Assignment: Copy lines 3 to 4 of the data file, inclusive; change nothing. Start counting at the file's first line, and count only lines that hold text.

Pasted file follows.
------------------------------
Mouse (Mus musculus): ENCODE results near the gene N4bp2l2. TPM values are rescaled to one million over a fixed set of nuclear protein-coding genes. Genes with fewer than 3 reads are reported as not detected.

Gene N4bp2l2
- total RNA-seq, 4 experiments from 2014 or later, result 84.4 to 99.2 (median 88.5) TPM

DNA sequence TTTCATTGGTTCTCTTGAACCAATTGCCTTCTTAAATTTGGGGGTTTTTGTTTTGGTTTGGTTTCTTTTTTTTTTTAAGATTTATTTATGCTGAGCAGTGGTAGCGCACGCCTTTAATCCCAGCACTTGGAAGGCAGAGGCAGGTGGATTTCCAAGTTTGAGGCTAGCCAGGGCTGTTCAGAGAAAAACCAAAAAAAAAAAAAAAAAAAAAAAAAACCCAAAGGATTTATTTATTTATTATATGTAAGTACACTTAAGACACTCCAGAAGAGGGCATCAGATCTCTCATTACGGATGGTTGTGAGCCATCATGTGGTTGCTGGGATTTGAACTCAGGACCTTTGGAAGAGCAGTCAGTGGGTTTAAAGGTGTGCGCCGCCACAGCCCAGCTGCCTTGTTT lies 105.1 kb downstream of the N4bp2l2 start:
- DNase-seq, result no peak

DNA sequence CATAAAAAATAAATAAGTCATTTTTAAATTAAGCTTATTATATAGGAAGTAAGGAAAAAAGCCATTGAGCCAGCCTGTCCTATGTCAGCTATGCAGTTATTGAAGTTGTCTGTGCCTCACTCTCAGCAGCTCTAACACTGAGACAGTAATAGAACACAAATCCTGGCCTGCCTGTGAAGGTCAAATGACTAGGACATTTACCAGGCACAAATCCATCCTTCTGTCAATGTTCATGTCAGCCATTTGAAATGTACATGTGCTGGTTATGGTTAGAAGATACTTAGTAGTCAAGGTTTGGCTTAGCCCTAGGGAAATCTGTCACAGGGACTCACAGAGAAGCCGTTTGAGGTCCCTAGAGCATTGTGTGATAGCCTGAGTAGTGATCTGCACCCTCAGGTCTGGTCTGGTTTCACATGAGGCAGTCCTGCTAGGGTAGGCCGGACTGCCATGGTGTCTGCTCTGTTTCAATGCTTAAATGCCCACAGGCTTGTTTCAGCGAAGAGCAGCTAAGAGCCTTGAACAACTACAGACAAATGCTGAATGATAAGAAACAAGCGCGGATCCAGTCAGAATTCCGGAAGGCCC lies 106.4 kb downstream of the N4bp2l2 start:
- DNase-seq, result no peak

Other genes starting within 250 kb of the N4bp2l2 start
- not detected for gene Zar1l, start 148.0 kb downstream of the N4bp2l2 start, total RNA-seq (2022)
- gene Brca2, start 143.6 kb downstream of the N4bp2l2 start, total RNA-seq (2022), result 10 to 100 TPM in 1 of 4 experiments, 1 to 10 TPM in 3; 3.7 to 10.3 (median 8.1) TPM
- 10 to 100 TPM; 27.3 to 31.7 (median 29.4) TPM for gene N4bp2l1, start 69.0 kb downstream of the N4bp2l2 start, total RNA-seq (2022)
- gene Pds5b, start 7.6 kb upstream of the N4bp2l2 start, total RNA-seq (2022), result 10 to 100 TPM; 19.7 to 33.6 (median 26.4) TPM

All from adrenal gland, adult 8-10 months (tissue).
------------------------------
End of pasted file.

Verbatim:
- total RNA-seq, 4 experiments from 2014 or later, result 84.4 to 99.2 (median 88.5) TPM

DNA sequence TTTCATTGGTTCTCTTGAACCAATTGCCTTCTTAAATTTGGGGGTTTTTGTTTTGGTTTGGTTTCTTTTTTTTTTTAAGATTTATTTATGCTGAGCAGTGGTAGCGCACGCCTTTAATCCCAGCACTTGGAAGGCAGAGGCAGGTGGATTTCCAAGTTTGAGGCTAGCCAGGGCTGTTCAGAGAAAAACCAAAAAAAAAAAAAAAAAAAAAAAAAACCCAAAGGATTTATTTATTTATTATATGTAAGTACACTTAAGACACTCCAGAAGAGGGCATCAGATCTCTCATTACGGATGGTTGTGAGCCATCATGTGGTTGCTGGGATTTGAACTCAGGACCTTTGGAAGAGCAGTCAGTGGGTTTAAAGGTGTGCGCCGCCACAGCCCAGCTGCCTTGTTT lies 105.1 kb downstream of the N4bp2l2 start: